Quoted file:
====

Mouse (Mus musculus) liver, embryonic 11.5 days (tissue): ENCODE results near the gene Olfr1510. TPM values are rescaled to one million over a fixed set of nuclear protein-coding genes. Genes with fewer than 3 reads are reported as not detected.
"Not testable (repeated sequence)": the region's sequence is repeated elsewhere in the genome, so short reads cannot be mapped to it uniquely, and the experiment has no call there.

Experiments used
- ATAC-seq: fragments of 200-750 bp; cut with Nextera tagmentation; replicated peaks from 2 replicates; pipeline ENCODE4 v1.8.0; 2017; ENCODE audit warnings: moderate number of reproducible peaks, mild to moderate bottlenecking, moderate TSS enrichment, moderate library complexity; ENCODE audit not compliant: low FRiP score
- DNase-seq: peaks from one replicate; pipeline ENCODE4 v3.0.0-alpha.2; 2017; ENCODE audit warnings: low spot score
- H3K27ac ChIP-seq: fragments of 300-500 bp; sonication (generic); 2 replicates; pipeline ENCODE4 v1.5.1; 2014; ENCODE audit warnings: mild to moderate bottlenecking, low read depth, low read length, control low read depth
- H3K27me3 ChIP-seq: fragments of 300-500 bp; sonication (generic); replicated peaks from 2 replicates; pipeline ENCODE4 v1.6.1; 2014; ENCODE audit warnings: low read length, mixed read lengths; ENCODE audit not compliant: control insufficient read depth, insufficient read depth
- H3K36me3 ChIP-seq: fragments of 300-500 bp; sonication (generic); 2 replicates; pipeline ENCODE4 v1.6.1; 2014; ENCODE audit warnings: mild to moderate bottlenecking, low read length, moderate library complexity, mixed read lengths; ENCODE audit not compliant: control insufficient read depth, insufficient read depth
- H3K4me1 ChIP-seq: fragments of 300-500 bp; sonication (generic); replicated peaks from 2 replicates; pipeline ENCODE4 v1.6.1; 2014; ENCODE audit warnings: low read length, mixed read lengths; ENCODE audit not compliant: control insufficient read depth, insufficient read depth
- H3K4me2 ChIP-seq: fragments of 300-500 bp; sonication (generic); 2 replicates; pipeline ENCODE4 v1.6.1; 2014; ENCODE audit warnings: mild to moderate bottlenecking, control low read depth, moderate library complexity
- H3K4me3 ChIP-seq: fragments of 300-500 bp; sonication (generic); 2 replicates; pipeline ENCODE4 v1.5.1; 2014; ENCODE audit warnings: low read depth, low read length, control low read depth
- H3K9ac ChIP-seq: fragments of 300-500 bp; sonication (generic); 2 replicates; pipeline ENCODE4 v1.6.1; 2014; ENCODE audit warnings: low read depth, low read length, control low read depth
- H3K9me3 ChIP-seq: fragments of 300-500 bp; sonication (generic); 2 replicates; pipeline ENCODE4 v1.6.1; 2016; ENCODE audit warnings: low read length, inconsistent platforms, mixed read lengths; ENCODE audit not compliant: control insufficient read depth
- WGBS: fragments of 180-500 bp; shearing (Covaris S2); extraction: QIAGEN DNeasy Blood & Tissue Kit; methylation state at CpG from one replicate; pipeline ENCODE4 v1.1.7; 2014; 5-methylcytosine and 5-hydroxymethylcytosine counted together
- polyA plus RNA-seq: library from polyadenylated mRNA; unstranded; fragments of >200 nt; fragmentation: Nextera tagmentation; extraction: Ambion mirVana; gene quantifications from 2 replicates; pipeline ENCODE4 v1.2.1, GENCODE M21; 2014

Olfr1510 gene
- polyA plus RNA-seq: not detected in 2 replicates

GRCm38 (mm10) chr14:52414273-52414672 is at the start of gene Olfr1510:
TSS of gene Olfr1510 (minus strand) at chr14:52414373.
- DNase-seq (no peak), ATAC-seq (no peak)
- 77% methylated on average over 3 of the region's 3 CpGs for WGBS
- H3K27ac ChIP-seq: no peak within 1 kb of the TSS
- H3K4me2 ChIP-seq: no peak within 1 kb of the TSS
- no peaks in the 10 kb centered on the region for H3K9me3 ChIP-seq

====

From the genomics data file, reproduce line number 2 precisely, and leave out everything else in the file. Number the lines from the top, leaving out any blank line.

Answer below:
"Not testable (repeated sequence)": the region's sequence is repeated elsewhere in the genome, so short reads cannot be mapped to it uniquely, and the experiment has no call there.